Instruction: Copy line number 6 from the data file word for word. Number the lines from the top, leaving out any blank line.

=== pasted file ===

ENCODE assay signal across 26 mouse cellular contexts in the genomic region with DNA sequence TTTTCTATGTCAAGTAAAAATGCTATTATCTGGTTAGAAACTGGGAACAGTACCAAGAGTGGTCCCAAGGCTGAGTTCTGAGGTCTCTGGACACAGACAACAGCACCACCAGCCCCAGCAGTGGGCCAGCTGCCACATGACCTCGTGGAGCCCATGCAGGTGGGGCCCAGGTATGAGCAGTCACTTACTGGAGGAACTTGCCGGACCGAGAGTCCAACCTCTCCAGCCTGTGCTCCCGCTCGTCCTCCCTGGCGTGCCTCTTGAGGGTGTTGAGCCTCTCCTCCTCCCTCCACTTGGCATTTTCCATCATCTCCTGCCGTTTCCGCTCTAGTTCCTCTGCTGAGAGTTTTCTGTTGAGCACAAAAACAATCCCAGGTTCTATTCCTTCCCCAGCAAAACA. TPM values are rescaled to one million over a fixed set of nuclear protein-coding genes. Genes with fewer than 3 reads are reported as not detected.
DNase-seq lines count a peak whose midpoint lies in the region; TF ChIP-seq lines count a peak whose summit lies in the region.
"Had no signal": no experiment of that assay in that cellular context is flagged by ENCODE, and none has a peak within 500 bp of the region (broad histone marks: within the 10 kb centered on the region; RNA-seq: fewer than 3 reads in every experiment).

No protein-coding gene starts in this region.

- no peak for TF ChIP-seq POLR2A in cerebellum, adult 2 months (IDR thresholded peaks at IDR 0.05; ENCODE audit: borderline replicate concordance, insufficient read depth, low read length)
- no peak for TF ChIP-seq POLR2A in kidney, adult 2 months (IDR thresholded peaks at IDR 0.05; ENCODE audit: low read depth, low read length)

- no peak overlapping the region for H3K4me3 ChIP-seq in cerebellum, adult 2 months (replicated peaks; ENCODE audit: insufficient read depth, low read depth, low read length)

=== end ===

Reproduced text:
- no peak for TF ChIP-seq POLR2A in kidney, adult 2 months (IDR thresholded peaks at IDR 0.05; ENCODE audit: low read depth, low read length)